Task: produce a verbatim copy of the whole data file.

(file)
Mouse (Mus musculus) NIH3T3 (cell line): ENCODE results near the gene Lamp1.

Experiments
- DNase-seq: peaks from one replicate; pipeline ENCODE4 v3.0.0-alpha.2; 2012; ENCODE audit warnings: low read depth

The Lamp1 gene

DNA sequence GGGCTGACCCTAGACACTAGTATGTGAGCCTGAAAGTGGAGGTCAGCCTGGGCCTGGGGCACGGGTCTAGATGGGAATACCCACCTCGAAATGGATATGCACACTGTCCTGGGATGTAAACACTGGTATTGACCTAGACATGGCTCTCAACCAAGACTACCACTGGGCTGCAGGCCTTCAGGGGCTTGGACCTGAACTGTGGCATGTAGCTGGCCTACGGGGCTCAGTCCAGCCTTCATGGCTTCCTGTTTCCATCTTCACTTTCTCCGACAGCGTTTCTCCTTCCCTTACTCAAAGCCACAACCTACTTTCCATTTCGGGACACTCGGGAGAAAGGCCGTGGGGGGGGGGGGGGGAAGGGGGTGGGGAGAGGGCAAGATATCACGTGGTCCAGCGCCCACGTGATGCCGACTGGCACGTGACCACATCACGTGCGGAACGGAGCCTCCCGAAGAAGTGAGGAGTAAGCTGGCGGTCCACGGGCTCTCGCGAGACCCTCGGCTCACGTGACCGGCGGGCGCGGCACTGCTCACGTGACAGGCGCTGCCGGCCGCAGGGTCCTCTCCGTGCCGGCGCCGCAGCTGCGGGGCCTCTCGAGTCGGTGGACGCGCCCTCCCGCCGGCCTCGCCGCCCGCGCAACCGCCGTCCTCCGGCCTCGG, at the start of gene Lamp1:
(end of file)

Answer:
Mouse (Mus musculus) NIH3T3 (cell line): ENCODE results near the gene Lamp1.

Experiments
- DNase-seq: peaks from one replicate; pipeline ENCODE4 v3.0.0-alpha.2; 2012; ENCODE audit warnings: low read depth

The Lamp1 gene

DNA sequence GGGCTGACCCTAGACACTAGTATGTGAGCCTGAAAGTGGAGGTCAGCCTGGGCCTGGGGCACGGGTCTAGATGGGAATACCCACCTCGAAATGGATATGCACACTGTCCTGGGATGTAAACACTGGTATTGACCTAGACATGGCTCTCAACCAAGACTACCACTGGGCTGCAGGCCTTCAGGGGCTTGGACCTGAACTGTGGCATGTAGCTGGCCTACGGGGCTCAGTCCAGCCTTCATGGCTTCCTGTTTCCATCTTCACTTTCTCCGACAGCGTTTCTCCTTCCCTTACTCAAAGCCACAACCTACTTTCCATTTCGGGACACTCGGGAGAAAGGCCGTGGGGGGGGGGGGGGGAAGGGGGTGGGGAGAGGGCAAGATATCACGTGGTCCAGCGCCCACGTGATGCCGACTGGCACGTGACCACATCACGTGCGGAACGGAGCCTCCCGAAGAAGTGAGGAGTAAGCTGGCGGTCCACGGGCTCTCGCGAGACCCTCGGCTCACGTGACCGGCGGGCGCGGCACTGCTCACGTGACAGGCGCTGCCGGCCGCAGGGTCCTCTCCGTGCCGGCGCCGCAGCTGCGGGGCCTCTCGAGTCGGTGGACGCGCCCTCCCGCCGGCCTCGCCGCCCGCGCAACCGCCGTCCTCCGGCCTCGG, at the start of gene Lamp1: